Are pointer alerts helpful or do they just create more panic for students and staff on campus?
Students and staff receive electronic pointer alerts during a life threatening event or after a dangerous incident on campus. Pointer alerts are only activated if students need to be informed about an event that has the potential to pose immediate harm on campus.
Director of Protective Services, Bill Rowe, has worked with Protective Services for over 13 years. He gives advice for students who receive pointer alerts.
“Don’t ignore it, don’t dismiss it. Pay attention,” Rowe said.
The system has capabilities to alert over 11,000 people at one time through text messages, email, residence hall messaging and pop-up messages on university computers. Students are automatically set to receive pointer alerts once enrolled on campus.
Becca Wilbershide, senior family and consumer sciences major, appreciates receiving pointer alerts, specifically by text message. There are many avenues to receive pointer alerts, but she believes that text messages are the most effective for students and signing up for alerts is beneficial for new students who are unsure of them.
“Do it because they let you know if anything scary happens on or near campus,” Wilbershide said.
Pointer alerts are evaluated by Protective Services to determine whether to define a message as an immediate threat on campus or as an off-campus threat with the potential of harming students on campus.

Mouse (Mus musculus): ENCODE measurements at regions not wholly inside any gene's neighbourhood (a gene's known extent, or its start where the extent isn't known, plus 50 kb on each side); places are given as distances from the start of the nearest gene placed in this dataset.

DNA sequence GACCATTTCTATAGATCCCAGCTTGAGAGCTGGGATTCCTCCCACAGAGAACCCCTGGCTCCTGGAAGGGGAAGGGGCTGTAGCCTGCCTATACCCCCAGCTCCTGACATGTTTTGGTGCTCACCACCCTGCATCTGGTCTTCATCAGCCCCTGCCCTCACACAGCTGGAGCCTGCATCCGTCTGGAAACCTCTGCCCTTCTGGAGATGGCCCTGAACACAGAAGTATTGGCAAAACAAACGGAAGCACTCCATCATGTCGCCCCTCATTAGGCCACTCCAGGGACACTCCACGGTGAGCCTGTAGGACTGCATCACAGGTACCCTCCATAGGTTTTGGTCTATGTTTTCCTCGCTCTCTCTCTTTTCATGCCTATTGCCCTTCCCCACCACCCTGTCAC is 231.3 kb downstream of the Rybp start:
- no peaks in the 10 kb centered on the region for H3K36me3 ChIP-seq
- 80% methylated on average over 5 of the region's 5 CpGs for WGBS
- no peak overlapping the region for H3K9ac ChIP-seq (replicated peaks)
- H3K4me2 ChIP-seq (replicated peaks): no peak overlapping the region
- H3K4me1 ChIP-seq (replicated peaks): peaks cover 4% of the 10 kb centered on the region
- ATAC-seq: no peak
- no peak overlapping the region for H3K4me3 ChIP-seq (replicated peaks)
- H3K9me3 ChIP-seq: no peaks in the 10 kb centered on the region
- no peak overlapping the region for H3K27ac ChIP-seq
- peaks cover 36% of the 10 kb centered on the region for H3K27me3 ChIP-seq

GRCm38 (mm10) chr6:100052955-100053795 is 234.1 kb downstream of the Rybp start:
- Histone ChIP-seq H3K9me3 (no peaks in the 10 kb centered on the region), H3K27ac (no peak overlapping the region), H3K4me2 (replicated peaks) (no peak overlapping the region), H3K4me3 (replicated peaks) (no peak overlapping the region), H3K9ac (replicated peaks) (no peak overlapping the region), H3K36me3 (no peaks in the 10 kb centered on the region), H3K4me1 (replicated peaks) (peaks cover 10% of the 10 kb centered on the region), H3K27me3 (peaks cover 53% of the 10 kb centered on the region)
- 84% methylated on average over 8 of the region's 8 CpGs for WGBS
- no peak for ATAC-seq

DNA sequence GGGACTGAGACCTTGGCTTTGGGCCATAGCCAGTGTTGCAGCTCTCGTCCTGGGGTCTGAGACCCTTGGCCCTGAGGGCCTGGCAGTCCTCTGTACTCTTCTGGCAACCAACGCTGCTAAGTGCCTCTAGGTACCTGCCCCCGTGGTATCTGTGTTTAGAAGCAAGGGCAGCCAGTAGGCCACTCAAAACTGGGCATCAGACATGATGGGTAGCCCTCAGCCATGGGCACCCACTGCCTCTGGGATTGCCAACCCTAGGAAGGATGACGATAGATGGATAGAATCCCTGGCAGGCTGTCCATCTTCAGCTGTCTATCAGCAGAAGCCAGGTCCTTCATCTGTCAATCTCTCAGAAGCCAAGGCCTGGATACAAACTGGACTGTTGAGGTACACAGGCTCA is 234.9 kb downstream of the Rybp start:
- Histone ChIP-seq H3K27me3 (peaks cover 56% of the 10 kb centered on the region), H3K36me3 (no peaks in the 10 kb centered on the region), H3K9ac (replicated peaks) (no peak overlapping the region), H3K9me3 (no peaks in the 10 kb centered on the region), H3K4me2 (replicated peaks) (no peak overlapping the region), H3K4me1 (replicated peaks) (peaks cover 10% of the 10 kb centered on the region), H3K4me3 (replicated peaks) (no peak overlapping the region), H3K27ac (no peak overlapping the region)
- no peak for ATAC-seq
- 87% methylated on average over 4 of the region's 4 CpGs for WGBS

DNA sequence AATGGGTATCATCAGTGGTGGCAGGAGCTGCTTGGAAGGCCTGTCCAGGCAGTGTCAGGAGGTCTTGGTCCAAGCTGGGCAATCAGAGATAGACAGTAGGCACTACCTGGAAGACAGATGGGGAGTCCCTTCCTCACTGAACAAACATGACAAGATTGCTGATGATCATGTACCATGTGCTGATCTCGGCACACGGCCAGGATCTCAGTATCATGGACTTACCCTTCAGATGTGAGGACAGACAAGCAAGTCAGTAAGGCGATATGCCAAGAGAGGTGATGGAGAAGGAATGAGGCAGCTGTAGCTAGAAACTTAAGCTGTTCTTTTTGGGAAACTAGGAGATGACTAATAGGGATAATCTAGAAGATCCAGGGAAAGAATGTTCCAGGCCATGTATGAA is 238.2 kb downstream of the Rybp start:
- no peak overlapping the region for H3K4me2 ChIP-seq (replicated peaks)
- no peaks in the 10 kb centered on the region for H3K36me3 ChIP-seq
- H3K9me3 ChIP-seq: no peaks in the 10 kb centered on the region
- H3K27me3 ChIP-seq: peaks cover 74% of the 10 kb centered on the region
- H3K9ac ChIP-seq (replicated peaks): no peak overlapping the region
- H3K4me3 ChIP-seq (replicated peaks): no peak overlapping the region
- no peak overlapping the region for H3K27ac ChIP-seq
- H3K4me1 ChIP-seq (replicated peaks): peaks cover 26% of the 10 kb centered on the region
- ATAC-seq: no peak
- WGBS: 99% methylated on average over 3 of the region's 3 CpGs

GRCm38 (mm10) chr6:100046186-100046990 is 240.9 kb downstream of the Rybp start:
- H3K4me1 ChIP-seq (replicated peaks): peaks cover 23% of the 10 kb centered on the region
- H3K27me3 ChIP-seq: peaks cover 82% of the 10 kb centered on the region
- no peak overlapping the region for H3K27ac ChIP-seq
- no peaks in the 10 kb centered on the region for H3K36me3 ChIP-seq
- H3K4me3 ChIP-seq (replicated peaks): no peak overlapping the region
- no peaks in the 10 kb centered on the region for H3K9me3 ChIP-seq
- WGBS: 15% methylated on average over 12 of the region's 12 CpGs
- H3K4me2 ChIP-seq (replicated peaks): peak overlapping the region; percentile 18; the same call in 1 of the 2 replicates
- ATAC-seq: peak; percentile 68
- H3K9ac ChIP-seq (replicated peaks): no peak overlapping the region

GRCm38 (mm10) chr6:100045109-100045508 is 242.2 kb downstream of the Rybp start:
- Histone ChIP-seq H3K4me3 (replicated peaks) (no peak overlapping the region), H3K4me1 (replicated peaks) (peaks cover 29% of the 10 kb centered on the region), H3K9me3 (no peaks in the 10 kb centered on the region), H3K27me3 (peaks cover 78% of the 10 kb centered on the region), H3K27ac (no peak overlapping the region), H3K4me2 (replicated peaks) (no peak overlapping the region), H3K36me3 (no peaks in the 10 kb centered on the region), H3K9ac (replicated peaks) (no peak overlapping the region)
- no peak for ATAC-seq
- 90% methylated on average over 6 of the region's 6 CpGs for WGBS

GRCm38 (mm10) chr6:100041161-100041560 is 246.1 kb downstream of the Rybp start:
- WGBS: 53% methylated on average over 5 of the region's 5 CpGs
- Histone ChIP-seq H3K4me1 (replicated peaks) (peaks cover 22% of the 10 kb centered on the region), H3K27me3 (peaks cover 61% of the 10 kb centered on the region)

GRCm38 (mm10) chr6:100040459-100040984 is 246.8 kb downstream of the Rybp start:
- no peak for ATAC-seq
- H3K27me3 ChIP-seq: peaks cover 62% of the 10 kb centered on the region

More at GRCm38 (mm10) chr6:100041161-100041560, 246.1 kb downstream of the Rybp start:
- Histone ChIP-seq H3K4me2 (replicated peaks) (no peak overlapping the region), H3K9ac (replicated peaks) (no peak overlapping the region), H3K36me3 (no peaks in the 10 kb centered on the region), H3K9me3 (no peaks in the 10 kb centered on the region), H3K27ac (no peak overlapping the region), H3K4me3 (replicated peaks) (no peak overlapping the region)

Protective Services has an obligation to provide law enforcement services and emphasize educating students as a crucial step in building a trust on campus.
Michele Miller, volunteer coordinator at the Student Involvement Employment Office, believes that if there was a true emergency, pointer alerts would be the best way to alert everyone quickly. She mentions additional benefits of pointer alerts.
“I think pointer alerts are able to quell some fear if they were able to confirm or not confirm that there was something happening,” Miller said.
The pointer alert system has only been utilized a few times since its conception, with events such as a gas leak and a shooting near campus. Although the pointer alerts may raise panic initially, there is the benefit of protecting students from harm on campus.
Bryce Fassbender, fifth year biology major and international studies minor, believes that the pointer alerts could cause panic instead of helping protect students and would like to see more follow-through after an incident.
“They have to inform students,” Fassbender said. “If they give us a message that this is happening, then give us another message when things are dissipating and safe.”
Both Fassbender and Wilbershide referenced a shooting near campus last year. They received the initial warning about this event but would have preferred an update to ensure everything was taken care of and to confirm that students were safe.
“I think they try to be respectful to not overuse or abuse the system and truly use it to test and make sure it is available if there were a serious event happening,” Miller said.